The Third Party Syndrome in the Philippine Cinema: Psychoanalysis’ Perspective
“Kaya kabit ang tawag sa kanila kasi daig pa nila ang epoxy kung kumabit. Kaya querida kasi mga kiri. Kaya mistress kasi nakaka-stress.”
-Jaclyn Jose, A Secret Affair (2012)
No Other Woman. The Mistess. A Secret Affair. These films are just a few of the recent offerings of ABS-CBN Star Cinema, one of the leading production houses in the country. Aside from all being acclaimed films, these three all revolve around the concept of an illicit affair or, as Yahoo! News writer Maridol Rañoa-Bismark comically dubbed, third party syndrome.
No Other Woman, a film produced in 2011, is one of the highest grossing films of all time, earning a total of P67.1 million just after four weeks of running in cinemas and a gross of P278.39 million, earning the spot as the highest grossing local film in the Philippine history for almost three weeks. It was topped only by a film produced later that year but the film No Other Woman still holds the second place in the highest grossing local film list. The film focused on the story of Ram (Derek Ramsay), a furniture supplier who is happily married to Charmaine (Cristine Reyes). Ram lands a big client, an owner of a new luxury resort, but needs the help of Kara (Anne Curtis), the daughter of the owner of the resort, to finalize the deal. Kara's help, however, comes with a price, because she fancies Ram to be her lover. Not before long, Kara successfully seduces Ram, even though she knows about his marriage. When Charmaine learns of the affair, she finds ways to fight for her husband's waning attention.
No Other Woman is considered to be one of the pioneering local films that show a leading woman in a liberal and unconventional light, specifically the character played by actress Anne Curtis who is the third party in the story. Anne Curtis played as the mistress who is quite well-off and had a well-paying job. Hence, the film (along with previous films A Love Story and My Neighbor’s Wife, among others) shattered the belief that mistresses and third parties are generally involved in illicit affairs for financial purposes.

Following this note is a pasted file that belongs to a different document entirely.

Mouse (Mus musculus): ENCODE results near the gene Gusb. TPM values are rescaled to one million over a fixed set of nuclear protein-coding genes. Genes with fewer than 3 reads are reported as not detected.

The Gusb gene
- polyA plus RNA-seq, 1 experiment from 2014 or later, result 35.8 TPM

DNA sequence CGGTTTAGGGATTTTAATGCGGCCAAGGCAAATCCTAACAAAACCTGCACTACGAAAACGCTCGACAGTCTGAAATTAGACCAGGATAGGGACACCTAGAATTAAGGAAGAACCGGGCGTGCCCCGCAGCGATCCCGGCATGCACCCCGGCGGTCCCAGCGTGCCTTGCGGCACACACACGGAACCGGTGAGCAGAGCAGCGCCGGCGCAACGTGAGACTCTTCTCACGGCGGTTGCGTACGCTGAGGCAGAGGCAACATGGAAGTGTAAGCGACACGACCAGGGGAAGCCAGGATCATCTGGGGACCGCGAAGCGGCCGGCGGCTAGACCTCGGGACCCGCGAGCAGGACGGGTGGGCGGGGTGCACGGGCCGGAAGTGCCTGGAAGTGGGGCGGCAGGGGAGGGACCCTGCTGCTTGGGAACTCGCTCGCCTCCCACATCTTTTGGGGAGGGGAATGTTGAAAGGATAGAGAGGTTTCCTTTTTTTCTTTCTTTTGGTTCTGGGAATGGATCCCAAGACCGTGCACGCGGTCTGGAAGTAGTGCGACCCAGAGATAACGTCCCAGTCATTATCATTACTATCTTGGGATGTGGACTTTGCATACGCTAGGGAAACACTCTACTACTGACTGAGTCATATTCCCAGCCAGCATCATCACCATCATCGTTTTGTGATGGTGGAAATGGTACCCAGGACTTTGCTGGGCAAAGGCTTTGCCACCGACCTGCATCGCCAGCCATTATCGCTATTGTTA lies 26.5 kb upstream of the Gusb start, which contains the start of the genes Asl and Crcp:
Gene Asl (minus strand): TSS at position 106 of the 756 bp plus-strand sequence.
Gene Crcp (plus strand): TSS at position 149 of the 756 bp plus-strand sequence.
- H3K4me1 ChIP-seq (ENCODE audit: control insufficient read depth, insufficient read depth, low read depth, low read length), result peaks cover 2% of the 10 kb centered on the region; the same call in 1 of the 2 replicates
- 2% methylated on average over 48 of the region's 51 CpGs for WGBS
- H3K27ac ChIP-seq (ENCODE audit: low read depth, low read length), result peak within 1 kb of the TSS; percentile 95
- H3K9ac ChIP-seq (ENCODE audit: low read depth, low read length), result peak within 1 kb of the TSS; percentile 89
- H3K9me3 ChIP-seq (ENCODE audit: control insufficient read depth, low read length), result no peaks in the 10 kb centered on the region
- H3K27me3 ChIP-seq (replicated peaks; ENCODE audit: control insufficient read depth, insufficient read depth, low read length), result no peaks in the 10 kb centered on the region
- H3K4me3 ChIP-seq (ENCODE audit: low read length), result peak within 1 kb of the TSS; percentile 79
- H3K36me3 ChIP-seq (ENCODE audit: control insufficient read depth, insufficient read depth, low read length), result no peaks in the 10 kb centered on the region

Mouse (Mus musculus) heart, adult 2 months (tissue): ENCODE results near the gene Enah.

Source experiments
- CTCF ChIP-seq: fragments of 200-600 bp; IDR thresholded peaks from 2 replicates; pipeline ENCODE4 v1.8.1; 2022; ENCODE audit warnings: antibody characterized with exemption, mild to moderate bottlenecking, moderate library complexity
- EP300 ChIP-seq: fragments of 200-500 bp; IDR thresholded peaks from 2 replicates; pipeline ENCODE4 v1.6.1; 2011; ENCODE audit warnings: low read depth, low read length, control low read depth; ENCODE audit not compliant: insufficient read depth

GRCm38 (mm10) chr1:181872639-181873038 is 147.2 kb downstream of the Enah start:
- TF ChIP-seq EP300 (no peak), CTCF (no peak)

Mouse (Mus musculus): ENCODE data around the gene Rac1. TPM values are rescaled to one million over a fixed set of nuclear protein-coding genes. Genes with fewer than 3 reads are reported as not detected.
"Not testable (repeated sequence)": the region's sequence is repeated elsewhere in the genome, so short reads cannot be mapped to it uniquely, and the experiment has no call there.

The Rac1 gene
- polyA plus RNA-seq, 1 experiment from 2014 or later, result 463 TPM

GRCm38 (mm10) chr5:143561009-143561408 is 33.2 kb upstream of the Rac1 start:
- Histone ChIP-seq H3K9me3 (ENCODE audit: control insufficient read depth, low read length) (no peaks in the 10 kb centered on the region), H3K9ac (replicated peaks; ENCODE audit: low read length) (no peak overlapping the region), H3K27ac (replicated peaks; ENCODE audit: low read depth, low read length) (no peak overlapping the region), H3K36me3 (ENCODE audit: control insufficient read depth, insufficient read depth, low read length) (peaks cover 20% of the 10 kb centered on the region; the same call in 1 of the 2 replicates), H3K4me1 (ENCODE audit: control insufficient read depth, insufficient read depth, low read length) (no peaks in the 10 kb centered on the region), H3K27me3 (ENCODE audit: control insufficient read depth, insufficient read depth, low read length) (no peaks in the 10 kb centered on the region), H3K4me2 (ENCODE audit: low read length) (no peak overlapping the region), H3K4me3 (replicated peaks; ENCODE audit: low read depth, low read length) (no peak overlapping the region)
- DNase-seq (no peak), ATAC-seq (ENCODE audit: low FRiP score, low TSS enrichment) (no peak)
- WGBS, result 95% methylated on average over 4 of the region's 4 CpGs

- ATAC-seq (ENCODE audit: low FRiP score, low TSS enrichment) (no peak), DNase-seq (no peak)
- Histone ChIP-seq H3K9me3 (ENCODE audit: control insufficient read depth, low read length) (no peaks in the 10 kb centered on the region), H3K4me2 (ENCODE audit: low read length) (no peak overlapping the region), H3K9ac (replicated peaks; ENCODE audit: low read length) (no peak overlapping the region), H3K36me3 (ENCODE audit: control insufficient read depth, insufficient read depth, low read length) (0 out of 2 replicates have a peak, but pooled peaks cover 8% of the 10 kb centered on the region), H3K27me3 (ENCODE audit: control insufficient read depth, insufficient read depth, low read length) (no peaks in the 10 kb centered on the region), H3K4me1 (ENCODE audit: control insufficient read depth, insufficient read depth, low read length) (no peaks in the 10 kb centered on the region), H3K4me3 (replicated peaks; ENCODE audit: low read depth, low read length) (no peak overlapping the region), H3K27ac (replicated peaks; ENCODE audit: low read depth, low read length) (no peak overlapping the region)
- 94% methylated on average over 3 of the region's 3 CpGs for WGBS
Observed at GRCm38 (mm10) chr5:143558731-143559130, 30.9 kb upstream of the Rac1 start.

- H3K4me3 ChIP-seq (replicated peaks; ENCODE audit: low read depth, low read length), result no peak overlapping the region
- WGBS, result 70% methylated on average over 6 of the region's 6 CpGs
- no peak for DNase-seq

The films The Mistress and A Secret Affair are more recently produced ones, with the latter yet to be shown in cinemas. The Mistress is quite different to its forerunner, showcasing the mistress (played by actress Bea Alonzo) as a gentle, somewhat modest girl which is contrary to the stereotypical infuriating mistress image in the Philippine media.
But then, why do stories about infidelity pop up like mushrooms these days? More importantly, why do films with themes like this sell to the people and even make it to the box office? Why are we so fond of watching films that makes us seem like peeping toms and intruders to other people’s business? People say that films are mirrors of reality; does that mean that the Philippine society has a rampant incidence of infidelity and illicit affairs?
One way to explain this third party syndrome is through the psychologist’s perspective. According to showbiz psychologist Dr. Randy Dellosa (Rañoa-Bismark, 2012), films about third parties stir emotions so strong people can’t resist queuing in cinemas just to watch them. Whether it is hate for the mistress, disgust to the unfaithful individual, or sympathy to the innocent and oblivious spouse/girlfriend/boyfriend, we all feel some kind of strong emotions when watching these kinds of films and these strong emotions keep us wanting to watch more. In addition, all of us, in one way or another, know a ‘third party’ from our social circle. Watching these films only grants us the opportunity to satisfy our need to take a little glimpse at the elusive concept of infidelity that is only tangible to us in forms of rumors and unconfirmed stories.
Specifically, psychoanalysis is an ideal tool to explain this ‘third party syndrome’. Psychoanalysis is originally a therapeutic method used in the field of...
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